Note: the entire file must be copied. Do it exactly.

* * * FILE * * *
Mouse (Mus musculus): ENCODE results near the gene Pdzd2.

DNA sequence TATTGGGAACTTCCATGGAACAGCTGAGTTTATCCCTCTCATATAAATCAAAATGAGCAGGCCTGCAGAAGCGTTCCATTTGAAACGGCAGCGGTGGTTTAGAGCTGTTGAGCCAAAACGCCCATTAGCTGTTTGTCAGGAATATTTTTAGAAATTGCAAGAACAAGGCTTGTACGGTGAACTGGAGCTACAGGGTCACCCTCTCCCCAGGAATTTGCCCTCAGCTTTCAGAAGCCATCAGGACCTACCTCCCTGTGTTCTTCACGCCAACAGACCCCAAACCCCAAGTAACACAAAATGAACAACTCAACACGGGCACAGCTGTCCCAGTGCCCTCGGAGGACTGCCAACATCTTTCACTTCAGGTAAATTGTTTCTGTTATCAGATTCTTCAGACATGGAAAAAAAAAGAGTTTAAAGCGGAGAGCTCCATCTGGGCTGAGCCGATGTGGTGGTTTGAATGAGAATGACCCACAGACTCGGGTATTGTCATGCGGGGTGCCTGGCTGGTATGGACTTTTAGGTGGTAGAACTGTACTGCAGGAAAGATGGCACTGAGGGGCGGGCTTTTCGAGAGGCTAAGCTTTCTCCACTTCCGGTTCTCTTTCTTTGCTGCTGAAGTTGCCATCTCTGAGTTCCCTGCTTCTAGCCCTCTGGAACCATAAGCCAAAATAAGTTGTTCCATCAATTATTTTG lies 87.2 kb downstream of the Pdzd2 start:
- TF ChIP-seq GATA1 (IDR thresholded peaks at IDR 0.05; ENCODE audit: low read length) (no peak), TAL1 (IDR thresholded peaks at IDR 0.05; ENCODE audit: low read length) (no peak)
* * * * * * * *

Mouse (Mus musculus): ENCODE results near the gene Pdzd2.

DNA sequence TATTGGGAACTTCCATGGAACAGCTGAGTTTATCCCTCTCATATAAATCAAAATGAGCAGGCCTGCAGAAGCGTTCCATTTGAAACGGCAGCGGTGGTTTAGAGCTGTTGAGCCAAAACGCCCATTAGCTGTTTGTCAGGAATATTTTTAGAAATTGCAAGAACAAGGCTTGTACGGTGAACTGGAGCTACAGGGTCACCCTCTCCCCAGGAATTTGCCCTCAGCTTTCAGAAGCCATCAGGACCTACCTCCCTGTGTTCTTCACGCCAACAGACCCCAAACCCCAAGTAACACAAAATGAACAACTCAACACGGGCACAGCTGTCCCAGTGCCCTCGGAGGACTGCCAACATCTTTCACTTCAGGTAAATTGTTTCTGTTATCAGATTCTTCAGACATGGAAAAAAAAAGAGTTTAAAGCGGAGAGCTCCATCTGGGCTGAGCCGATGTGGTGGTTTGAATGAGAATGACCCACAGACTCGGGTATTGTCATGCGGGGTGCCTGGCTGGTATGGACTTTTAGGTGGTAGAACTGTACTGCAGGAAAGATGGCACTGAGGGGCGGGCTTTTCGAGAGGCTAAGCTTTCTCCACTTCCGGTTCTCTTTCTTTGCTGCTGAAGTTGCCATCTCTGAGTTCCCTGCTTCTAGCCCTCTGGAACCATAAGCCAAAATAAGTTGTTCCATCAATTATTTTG lies 87.2 kb downstream of the Pdzd2 start:
- TF ChIP-seq GATA1 (IDR thresholded peaks at IDR 0.05; ENCODE audit: low read length) (no peak), TAL1 (IDR thresholded peaks at IDR 0.05; ENCODE audit: low read length) (no peak)